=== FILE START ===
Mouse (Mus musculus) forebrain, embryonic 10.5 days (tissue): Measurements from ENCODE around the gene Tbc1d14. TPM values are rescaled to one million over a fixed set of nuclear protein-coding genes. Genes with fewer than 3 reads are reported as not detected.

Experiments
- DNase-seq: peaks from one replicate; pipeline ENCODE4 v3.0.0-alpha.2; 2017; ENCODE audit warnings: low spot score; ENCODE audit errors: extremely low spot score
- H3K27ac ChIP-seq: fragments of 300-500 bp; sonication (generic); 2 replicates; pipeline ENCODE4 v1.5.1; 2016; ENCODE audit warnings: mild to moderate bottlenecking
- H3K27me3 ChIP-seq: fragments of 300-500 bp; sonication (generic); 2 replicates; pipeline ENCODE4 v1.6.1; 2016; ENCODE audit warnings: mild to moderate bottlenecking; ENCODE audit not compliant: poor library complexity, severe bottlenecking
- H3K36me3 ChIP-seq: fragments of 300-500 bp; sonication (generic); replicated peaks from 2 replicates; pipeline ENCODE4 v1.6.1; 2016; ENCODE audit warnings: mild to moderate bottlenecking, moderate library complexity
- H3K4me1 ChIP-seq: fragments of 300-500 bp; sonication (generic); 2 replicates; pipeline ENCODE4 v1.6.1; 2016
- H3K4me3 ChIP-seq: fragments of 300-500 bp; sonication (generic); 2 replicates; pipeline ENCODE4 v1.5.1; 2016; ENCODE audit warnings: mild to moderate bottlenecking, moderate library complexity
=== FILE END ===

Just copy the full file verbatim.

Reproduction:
Mouse (Mus musculus) forebrain, embryonic 10.5 days (tissue): Measurements from ENCODE around the gene Tbc1d14. TPM values are rescaled to one million over a fixed set of nuclear protein-coding genes. Genes with fewer than 3 reads are reported as not detected.

Experiments
- DNase-seq: peaks from one replicate; pipeline ENCODE4 v3.0.0-alpha.2; 2017; ENCODE audit warnings: low spot score; ENCODE audit errors: extremely low spot score
- H3K27ac ChIP-seq: fragments of 300-500 bp; sonication (generic); 2 replicates; pipeline ENCODE4 v1.5.1; 2016; ENCODE audit warnings: mild to moderate bottlenecking
- H3K27me3 ChIP-seq: fragments of 300-500 bp; sonication (generic); 2 replicates; pipeline ENCODE4 v1.6.1; 2016; ENCODE audit warnings: mild to moderate bottlenecking; ENCODE audit not compliant: poor library complexity, severe bottlenecking
- H3K36me3 ChIP-seq: fragments of 300-500 bp; sonication (generic); replicated peaks from 2 replicates; pipeline ENCODE4 v1.6.1; 2016; ENCODE audit warnings: mild to moderate bottlenecking, moderate library complexity
- H3K4me1 ChIP-seq: fragments of 300-500 bp; sonication (generic); 2 replicates; pipeline ENCODE4 v1.6.1; 2016
- H3K4me3 ChIP-seq: fragments of 300-500 bp; sonication (generic); 2 replicates; pipeline ENCODE4 v1.5.1; 2016; ENCODE audit warnings: mild to moderate bottlenecking, moderate library complexity